Save 75% - Only $49.99 for 1 full year! digitalPLUS subscription offer ends 12/1
NewsOpinion

The AP's complicated word-association test

Illegal ImmigrantsImmigrationThe Associated Press

In what may be the greatest victory to date for the sophisticatedly asinine organization "No Labels," the Associated Press has embraced a new policy against "labeling people." For instance, its widely used and influential style guide is being purged of such terms as "schizophrenic" in favor of "diagnosed with schizophrenia."

Most of the chatter about the AP's move has been over its decision to drop the term "illegal immigrant." AP Senior Vice President and Executive Editor Kathleen Carroll explained that the change on "illegal immigrant" was based on the no-labeling policy. "We concluded that to be consistent, we needed to change our guidance," Ms. Carroll said.

This was the AP's first mistake. Consistency is an impossible standard to apply to the English language. I myself wish people would write about a "feckful foreign policy," or an "ept remark," or "ert" gasses.

"People of color," last I checked, is an accepted term to describe nonwhite minorities. But grammatically and stylistically it is a long-winded way of saying "colored people." But none save the ignorant or the ill-willed would bend to the demands of consistency and use the latter term unless writing about the anachronistically titled National Association for the Advancement of Colored People.

The AP advises that, "Except in direct quotes essential to the story, use illegal only to refer to an action, not a person: illegal immigration, but not illegal immigrant." Acceptable variations include living in or entering a country illegally or without legal permission."

But if consistency is the AP's lodestar, what are we to say about "criminal defendants"? Or, for that matter, what to do about jaywalkers, plagiarists or pedophiles? If a schizophrenic must be called a person "diagnosed with schizophrenia," shall we now refer to everyone as someone whom someone else has described as something? Where does that end?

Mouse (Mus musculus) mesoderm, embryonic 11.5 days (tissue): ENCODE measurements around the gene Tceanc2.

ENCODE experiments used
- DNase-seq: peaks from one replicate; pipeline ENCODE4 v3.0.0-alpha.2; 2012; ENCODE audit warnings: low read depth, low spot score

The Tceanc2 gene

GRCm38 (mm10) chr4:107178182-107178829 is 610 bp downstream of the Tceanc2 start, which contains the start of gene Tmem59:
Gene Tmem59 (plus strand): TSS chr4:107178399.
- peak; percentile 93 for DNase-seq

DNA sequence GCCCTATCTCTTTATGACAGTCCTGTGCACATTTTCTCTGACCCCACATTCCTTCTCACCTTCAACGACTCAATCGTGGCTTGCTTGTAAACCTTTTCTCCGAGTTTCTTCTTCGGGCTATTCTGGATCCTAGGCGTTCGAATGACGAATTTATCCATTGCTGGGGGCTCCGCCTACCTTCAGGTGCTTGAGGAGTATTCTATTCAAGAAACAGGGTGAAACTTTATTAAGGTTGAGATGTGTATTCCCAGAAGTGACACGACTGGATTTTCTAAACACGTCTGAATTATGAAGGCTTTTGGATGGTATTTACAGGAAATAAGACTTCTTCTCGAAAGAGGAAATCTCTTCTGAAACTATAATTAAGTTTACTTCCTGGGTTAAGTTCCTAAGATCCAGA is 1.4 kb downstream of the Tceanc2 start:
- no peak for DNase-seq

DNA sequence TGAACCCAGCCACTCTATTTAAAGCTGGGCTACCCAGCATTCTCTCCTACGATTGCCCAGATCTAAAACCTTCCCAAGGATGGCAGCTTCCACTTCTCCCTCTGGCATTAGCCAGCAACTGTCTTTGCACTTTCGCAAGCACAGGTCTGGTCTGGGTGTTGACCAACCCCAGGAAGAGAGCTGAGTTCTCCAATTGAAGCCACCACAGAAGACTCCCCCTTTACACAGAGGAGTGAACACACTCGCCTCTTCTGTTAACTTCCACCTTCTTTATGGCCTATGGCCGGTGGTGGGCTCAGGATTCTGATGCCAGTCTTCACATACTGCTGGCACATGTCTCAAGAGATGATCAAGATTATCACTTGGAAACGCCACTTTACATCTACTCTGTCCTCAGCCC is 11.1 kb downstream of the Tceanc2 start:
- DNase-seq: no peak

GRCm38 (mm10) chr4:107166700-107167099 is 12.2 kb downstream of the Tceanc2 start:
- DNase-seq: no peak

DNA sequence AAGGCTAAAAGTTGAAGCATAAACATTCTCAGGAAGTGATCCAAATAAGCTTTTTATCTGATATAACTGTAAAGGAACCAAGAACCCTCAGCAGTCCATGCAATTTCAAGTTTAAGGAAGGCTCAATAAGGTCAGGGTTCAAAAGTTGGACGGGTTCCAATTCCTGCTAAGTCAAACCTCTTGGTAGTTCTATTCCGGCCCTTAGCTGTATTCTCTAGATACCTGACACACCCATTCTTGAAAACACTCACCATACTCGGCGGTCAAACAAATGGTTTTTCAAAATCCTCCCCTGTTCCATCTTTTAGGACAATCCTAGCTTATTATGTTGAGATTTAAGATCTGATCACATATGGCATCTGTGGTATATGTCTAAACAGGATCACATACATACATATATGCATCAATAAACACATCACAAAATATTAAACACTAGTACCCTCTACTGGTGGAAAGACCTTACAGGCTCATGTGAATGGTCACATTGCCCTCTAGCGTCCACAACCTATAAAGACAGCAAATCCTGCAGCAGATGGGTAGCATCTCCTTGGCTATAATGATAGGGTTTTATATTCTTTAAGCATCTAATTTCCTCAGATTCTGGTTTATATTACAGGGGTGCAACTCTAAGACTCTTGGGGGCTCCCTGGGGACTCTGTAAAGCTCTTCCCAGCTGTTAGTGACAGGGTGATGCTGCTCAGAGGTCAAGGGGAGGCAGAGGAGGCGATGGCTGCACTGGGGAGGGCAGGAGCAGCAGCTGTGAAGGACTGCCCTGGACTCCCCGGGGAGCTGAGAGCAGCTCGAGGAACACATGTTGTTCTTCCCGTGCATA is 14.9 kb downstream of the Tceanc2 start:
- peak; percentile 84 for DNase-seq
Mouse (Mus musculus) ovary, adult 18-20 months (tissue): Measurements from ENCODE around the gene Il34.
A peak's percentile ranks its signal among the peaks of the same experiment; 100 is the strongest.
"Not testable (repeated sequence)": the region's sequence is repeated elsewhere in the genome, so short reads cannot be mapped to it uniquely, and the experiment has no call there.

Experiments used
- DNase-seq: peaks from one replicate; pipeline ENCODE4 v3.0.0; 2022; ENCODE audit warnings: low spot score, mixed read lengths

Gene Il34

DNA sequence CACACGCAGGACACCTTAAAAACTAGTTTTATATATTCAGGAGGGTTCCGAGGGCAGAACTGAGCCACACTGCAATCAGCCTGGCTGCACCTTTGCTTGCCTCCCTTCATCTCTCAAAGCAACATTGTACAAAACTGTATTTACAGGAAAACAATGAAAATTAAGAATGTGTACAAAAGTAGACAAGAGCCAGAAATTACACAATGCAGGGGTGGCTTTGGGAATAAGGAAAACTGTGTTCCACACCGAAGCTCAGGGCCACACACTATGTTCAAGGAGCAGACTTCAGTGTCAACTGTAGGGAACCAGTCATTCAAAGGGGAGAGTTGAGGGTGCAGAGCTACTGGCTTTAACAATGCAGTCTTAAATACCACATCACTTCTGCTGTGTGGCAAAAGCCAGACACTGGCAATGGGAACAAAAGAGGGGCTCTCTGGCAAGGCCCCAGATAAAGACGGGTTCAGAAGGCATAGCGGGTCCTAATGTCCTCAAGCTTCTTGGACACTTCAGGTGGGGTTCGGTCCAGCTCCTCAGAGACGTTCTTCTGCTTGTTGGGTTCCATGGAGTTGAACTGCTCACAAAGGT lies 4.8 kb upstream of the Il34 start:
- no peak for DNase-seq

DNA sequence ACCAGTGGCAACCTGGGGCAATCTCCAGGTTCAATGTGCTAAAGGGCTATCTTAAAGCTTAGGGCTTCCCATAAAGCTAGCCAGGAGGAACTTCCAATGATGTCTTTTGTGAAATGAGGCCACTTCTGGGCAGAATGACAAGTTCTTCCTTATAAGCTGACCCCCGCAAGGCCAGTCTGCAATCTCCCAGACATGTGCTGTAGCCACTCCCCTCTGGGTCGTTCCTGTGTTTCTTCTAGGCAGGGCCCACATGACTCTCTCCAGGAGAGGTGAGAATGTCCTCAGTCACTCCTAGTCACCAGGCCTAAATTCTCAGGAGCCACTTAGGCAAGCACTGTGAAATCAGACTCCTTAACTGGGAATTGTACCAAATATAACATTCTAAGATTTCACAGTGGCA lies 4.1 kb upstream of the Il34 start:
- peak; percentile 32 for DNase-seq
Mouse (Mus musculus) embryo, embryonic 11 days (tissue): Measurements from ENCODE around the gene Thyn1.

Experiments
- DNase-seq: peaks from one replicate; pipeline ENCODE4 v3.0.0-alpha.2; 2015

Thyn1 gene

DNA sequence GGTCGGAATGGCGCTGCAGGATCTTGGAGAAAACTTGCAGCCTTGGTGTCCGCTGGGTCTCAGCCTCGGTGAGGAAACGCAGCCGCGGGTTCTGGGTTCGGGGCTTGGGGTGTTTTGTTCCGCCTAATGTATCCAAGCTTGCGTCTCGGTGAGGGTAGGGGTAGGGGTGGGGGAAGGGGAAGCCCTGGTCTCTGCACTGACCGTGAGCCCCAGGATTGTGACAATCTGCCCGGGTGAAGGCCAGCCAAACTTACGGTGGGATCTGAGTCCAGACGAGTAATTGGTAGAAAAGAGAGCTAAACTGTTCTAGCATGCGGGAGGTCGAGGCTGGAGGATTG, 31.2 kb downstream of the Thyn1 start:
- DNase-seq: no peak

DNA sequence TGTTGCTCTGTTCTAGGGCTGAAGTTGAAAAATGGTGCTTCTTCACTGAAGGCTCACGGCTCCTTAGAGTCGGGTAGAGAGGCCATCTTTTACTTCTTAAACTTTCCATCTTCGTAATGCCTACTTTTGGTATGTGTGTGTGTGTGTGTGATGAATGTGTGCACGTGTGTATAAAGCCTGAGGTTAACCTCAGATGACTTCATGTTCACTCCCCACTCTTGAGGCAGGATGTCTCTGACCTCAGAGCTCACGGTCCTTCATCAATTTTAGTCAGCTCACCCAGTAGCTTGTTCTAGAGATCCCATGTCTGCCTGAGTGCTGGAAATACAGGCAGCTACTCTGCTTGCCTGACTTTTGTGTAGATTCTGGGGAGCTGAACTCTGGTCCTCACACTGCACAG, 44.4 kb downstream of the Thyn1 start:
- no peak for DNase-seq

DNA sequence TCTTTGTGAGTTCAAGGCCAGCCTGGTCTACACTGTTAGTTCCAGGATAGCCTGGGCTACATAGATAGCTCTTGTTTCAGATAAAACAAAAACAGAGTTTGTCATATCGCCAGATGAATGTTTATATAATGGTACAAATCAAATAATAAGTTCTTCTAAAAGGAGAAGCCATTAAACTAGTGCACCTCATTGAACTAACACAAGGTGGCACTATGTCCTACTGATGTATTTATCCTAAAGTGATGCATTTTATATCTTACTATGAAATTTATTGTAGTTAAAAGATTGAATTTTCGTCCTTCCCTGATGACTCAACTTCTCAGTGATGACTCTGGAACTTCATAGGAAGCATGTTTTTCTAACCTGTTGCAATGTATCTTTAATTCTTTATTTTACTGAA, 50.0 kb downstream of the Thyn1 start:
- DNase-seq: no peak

Context matters. "John Smith, a jaywalker, cured cancer today," is an idiotic lead. "John Smith was the latest jaywalker to be hit by a bus on Main Street today," makes more sense.

It's absolutely true that it is unfair to summarize a person's life by his status as an illegal immigrant. Illegal immigrants can be fathers, mothers, artists, comedians, scientists, etc. But in a discussion of illegal immigration, it's hardly preposterous to describe someone as an illegal immigrant.

Activists and others in favor of banning "illegal immigrant" say the term tarnishes all immigrants. As Sergio Martinez, a 25 year-old resident of Detroit and a noncitizen, told the Michigan news site MLive, "I definitely felt like it was very derogatory and created a stigma for immigrants."

Well, maybe not for immigrants so much as for illegal immigrants, which is sort of the point, right?

In my experience, legal immigrants in particular respect the "stigma" against illegal immigration, which helps explain why they came here legally in the first place. If I were to write about a "pedophile football coach," I suspect that very few people would assume I was stigmatizing all football coaches.

Moreover, "stigma" is the wrong word. Stigma implies social condemnation, a public disgrace or reputational stain. "Illegal" is a legal term, meaning, er, illegal. For some reason, a lot of people insist that the "illegal" in "illegal immigration" is in effect an unfair slander. But we live in a country where illegal and immoral only occasionally overlap in the popular mind. How immoral it is to immigrate illegally to the country is debatable, but that it's illegal to do so isn't debatable, it's axiomatic.